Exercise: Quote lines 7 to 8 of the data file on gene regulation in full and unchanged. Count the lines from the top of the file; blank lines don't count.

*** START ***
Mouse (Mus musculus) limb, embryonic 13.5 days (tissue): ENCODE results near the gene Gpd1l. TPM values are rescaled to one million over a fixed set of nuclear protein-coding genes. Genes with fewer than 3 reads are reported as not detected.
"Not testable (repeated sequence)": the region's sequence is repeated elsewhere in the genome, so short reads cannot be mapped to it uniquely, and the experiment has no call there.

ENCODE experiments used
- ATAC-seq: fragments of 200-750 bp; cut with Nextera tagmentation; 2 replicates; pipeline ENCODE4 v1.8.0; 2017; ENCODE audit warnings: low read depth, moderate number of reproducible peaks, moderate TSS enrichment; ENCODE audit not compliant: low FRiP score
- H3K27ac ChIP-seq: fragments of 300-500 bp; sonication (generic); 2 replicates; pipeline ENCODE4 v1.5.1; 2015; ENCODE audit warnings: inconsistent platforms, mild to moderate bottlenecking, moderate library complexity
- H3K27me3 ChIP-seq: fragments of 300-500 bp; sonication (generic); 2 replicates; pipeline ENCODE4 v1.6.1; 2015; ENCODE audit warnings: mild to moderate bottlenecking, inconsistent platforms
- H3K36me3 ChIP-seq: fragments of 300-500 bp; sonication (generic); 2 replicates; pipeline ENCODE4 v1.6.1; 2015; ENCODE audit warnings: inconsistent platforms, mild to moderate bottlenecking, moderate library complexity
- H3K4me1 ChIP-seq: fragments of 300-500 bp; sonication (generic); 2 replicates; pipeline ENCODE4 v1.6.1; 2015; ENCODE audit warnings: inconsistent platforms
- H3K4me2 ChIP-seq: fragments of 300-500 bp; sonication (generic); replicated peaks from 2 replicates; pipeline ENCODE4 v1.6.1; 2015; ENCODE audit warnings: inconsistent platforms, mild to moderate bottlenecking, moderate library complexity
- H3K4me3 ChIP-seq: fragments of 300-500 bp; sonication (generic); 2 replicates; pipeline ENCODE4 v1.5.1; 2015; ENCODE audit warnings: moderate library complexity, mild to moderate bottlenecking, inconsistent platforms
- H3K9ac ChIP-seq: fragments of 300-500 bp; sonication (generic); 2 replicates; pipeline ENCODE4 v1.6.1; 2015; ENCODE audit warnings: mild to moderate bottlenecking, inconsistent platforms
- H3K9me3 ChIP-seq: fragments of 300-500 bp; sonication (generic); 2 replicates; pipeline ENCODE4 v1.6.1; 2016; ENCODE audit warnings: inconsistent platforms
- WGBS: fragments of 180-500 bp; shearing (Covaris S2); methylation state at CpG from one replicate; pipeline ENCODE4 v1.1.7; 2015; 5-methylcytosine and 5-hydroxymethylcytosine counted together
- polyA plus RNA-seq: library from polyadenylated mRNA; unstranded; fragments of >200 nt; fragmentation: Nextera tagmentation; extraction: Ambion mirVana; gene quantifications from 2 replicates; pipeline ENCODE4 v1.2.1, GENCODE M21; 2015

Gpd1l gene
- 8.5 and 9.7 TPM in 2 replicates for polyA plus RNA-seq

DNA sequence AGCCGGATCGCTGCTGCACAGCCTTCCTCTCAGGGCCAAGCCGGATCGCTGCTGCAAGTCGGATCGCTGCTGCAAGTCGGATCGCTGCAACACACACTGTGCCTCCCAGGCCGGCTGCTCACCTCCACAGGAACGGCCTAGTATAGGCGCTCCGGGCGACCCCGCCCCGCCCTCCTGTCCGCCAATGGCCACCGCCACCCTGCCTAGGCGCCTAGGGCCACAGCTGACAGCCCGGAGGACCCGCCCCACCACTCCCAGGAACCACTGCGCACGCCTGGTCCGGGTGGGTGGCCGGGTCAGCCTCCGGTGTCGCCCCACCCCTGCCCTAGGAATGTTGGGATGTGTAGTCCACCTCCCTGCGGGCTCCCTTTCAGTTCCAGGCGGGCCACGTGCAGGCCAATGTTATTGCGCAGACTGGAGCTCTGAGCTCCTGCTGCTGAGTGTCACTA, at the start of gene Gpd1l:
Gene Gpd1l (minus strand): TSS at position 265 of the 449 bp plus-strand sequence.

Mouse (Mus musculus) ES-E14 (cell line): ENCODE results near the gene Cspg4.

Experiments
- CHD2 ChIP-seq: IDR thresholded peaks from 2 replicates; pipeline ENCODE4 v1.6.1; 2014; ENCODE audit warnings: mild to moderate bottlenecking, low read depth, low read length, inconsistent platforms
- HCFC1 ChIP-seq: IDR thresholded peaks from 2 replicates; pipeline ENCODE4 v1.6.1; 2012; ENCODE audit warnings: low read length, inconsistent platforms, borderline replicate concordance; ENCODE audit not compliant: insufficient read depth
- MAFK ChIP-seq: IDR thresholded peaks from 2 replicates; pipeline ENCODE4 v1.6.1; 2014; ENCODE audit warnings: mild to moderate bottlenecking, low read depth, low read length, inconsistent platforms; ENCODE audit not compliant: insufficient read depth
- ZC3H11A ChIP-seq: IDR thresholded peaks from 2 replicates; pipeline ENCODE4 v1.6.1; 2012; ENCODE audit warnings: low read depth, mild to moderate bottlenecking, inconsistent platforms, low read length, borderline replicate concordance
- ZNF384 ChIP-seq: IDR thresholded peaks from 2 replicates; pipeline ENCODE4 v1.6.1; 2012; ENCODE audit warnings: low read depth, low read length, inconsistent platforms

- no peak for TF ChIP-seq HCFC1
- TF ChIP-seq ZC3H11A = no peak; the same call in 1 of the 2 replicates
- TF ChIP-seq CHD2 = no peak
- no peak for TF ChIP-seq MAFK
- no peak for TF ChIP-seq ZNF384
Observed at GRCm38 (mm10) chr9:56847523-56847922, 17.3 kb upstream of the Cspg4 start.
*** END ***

- H3K36me3 ChIP-seq: fragments of 300-500 bp; sonication (generic); 2 replicates; pipeline ENCODE4 v1.6.1; 2015; ENCODE audit warnings: inconsistent platforms, mild to moderate bottlenecking, moderate library complexity
- H3K4me1 ChIP-seq: fragments of 300-500 bp; sonication (generic); 2 replicates; pipeline ENCODE4 v1.6.1; 2015; ENCODE audit warnings: inconsistent platforms